3 labourers burnt to death in blaze at Karachi factory that looked like 'prison'

Published February 10, 2021
Firemen work to extinguish the blaze at the factory in Baldia Town. —DawnNewsTV
Firemen work to extinguish the blaze at the factory in Baldia Town. —DawnNewsTV

At least three workers were burnt to death when a huge fire broke out in an industrial unit in Karachi's Baldia Town, officials and witnesses said on Wednesday.

One of the victims reportedly died while trying to save other trapped workers.

The factory management blamed delayed response of the fire brigade for the deaths, while the Karachi Metropolitan Corporation (KMC) fire chief and police believed 'criminal negligence' of the factory owners was behind was the tragedy as the unit was constructed like a "prison" and without provision of emergency exits purportedly to prevent thefts.

Workers at the factory of Al-Makkah fabrics told reporters the blaze that erupted on the ground floor rapidly engulfed three other storeys of the building. One employee claimed the fire occurred at 11:00pm on Tuesday and the owner informed the fire brigade at 11:30pm but fire tenders reached the site at 1:00am on Wednesday.

The factory owner, Imran, told media the loss of lives could have been prevented if the fire tenders had reached on time. He admitted that the building was enclosed with high walls to prevent theft.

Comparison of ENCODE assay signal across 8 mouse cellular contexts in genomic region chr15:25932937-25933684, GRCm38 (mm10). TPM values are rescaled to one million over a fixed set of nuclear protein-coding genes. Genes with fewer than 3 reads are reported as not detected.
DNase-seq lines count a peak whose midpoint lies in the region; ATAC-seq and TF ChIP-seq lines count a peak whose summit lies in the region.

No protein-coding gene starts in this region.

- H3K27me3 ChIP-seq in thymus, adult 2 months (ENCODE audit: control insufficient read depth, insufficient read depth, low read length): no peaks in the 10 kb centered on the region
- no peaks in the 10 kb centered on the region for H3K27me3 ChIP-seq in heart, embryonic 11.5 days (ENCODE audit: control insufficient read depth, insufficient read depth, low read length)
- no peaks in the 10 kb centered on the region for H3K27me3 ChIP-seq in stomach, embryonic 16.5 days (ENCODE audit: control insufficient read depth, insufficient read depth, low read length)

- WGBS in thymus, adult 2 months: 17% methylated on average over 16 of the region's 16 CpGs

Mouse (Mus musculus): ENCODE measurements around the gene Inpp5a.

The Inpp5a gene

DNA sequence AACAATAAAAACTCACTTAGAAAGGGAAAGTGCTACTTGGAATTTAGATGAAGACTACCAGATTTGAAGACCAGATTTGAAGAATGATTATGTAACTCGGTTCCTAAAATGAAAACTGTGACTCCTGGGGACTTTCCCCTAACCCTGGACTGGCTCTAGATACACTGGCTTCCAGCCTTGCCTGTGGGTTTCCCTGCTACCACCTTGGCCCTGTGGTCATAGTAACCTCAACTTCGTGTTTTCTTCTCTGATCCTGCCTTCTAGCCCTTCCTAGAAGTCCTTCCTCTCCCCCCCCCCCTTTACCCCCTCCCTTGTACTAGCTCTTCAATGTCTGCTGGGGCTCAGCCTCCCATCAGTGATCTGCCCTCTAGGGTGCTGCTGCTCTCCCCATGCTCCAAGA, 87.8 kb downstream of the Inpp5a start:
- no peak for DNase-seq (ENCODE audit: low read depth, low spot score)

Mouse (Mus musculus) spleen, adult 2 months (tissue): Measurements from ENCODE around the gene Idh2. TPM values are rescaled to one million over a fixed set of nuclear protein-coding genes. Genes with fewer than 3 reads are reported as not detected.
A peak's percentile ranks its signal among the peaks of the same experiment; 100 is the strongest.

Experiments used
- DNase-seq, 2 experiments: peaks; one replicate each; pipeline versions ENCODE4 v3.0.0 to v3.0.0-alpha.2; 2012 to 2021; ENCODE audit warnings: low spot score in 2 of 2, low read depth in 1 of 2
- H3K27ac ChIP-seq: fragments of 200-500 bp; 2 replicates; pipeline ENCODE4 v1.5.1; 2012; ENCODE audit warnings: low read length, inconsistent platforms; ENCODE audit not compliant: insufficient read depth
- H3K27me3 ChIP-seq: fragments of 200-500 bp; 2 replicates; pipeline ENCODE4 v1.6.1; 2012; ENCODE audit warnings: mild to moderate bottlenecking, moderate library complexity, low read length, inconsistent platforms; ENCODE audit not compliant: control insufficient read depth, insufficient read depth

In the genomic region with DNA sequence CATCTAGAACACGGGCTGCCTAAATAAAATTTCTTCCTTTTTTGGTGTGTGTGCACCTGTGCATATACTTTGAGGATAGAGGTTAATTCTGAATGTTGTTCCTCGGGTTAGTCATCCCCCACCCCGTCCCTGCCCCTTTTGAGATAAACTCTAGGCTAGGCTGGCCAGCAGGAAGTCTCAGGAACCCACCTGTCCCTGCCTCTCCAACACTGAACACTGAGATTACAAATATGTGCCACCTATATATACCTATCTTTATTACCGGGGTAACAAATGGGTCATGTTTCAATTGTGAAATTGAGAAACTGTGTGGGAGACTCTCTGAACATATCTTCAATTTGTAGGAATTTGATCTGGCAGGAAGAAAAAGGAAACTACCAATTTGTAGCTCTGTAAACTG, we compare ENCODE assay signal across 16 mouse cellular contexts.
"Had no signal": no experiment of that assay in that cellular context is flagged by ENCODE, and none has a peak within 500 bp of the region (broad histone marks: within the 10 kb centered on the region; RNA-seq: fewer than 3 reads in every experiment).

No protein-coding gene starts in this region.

However, the chief fire officer, Mobin Ahmed, denied charges of a delayed response and said there was no emergency exit in the building.

Medina Colony Station House Officer Saleem Rind corroborated the view of the firemen. The officer told Dawn the ground-plus-three storeys factory was spread over 600 square yards and looked like "a prison" with huge walls and only one gate. He said even the windows were covered with grills so thick "even a sparrow could not enter them".

Rind said even if the grills had been broken, the firemen couldn’t have rescued the trapped workers. He said legal proceedings will be initiated against the factory owners over criminal negligence and loss of human lives.

According to the officer, relatives took away two of the bodies for burial in Rahim Yar Khan while the third worker was laid to rest in the city's Saeedabad locality.

Police were waiting for the deceased's relatives to lodge a first information report (FIR).

The deceased were identified as Ali Sher Hyderi, Mohammed Kazim, 21, and Fayaz, 20.

Hyderi’s father, Saleem, told reporters that his son had managed to escape from the factory after the fire started but after hearing the cries for help of his co-workers, he returned and died while trying to rescue two other workers.

A fire brigade officer said the blaze was brought under control at 8:00am on Wednesday by five fire tenders. One fireman was also injured during the rescue operation, he added.

Police said threads had been stored in the factory which worked like chemicals to spread the fire rapidly.

The cause of the inferno and the resulting estimated loss could not be ascertained immediately.

Pakistan has a dismal industrial safety record, with deadly incidents taking place regularly.

In 2012, more than 260 workers were burnt alive in the multi-storey building of the Ali Enterprises garment factory in Baldia Town in what was the worst industrial disaster in the country’s history.

Last month, 52 modern fire tenders arranged by the federal government had arrived in Karachi in an effort to boost the city's fire emergency system. Sindh Governor Imran Ismail had said the fire department would be responsible for the fire engines and they would come under the ownership of the KMC.

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